Q) I’ve always enjoyed dramatic landscapes featuring a big sun. What kind of lens should I use to achieve this effect?
A) The longer the lens, the more dramatic the effect. On a digital camera with a smaller sensor, it usually takes at least a 300mm lens to give the effect of an oversized sun in a landscape. With a full-frame sensor or film, you’ll probably need at least a 400mm lens. Adding a tele-extender will enhance the effect.
Usually, the image will be accomplished at sunrise or sunset, when the sun is positioned very low on the horizon. Look for brilliant clouds, foregrounds of interesting rocks or flying birds in silhouette to add drama to the image. But be sure your foregrounds are far enough away to be sharp; an out-of-focus foreground is distracting.
Determine your starting exposure by taking a reading on a portion of the sky near the sun, then bracket—a number of images in half-stop increments so that you can pick the right exposure combination during your edit. Proper exposure will generally entail small lens openings and fast shutter speeds. Be sure to monitor the exposure as the sun’s position to the horizon changes because the light will change rapidly. Use a tripod to ensure that your images are crisp and well detailed.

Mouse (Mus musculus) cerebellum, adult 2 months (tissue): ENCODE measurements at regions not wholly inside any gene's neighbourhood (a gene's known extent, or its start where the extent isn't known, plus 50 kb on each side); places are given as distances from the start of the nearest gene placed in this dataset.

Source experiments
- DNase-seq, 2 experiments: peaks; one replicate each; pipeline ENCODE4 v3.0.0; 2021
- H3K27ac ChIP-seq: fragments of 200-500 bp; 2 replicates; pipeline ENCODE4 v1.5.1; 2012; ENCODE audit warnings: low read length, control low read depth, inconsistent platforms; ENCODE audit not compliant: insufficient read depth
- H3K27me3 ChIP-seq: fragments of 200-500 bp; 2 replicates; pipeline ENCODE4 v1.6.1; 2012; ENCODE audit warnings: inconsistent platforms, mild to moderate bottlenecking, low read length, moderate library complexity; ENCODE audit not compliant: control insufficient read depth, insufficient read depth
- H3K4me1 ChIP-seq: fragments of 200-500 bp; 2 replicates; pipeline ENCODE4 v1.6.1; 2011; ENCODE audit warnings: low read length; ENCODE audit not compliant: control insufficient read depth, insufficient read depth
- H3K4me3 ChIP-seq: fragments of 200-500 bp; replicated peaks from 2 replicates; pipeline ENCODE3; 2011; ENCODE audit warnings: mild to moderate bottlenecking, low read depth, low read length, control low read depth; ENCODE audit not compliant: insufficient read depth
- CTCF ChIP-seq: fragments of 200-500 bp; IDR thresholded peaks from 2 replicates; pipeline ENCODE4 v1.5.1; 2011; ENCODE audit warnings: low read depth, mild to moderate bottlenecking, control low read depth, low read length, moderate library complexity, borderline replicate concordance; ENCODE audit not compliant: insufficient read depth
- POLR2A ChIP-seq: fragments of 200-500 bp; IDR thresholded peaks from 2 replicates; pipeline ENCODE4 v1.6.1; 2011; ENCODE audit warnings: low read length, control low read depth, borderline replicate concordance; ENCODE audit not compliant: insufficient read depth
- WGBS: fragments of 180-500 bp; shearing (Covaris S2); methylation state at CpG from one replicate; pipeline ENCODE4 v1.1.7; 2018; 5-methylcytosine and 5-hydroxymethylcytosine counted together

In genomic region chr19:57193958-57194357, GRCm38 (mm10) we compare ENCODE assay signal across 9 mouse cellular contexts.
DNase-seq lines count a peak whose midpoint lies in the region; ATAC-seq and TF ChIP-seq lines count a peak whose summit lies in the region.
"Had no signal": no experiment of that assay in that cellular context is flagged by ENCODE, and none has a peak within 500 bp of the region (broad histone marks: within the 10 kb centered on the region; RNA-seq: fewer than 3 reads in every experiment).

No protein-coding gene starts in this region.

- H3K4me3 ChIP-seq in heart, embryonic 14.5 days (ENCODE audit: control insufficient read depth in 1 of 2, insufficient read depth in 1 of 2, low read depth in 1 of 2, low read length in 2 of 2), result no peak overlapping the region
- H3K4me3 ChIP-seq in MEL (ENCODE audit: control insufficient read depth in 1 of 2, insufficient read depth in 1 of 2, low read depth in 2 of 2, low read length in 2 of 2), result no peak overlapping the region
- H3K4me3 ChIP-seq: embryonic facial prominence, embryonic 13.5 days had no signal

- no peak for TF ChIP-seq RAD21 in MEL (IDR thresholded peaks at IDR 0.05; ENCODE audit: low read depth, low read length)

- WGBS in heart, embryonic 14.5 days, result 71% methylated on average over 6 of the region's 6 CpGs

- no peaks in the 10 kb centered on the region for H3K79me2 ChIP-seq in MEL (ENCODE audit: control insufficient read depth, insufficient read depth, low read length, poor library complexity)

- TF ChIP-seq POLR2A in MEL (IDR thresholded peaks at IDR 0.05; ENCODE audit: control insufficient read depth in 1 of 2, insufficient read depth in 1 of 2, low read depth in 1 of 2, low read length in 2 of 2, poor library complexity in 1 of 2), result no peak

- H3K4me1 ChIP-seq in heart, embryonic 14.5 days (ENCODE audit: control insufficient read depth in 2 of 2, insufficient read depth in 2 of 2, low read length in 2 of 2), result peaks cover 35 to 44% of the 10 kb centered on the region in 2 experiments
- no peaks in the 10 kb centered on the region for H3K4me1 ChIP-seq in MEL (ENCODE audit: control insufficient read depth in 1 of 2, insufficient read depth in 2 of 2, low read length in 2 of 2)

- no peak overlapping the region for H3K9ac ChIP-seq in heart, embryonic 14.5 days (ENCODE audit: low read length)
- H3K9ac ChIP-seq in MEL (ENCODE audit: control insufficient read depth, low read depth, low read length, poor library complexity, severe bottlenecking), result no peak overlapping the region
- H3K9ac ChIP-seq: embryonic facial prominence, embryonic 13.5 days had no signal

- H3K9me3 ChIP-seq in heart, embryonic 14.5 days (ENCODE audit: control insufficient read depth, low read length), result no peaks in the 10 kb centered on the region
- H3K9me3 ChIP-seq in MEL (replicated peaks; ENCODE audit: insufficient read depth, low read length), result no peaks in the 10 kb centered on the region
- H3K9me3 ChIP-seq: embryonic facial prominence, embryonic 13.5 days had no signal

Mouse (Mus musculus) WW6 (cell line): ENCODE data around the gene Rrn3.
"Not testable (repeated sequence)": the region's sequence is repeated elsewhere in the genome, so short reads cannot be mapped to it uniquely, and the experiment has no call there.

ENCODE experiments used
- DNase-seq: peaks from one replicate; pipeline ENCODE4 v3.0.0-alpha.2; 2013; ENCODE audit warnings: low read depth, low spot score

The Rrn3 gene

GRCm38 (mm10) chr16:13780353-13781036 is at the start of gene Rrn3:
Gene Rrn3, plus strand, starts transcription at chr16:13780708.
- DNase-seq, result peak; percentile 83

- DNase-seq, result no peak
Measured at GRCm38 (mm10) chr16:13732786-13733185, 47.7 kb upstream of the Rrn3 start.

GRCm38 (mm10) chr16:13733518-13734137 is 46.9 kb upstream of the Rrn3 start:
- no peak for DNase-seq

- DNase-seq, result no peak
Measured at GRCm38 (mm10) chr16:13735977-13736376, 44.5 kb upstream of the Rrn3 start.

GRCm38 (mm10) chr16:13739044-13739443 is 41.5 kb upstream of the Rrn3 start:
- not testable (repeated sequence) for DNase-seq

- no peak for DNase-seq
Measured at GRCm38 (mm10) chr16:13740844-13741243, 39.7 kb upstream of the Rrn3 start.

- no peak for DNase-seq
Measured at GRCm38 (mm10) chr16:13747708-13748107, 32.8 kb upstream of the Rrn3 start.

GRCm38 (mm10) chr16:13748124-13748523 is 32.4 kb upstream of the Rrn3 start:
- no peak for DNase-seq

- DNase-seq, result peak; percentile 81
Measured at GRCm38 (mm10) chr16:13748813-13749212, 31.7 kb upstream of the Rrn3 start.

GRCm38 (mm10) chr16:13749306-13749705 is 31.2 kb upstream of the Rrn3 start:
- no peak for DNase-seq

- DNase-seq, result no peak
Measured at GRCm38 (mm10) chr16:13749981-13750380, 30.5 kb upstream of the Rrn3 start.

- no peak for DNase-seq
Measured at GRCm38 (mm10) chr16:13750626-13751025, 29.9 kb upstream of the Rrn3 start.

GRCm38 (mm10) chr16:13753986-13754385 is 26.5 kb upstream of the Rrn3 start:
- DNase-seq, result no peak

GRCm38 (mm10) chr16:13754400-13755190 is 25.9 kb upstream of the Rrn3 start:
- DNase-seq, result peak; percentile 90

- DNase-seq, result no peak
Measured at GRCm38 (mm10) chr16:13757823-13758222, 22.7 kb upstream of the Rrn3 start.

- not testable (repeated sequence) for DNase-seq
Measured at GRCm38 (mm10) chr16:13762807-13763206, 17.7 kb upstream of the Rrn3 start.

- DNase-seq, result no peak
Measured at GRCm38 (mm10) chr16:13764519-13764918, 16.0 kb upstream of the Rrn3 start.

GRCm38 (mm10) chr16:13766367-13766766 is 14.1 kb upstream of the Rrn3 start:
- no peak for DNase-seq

The big sun was produced with a 400mm lens on a Canon EOS 5D near Morro Rock, California. The exposure was determined by spot-metering the orange sky near the sun and then bracketing. I checked my LCD and histogram to determine which exposure would be best, having determined that I was ready to capture the birds flying through the image without bracketing.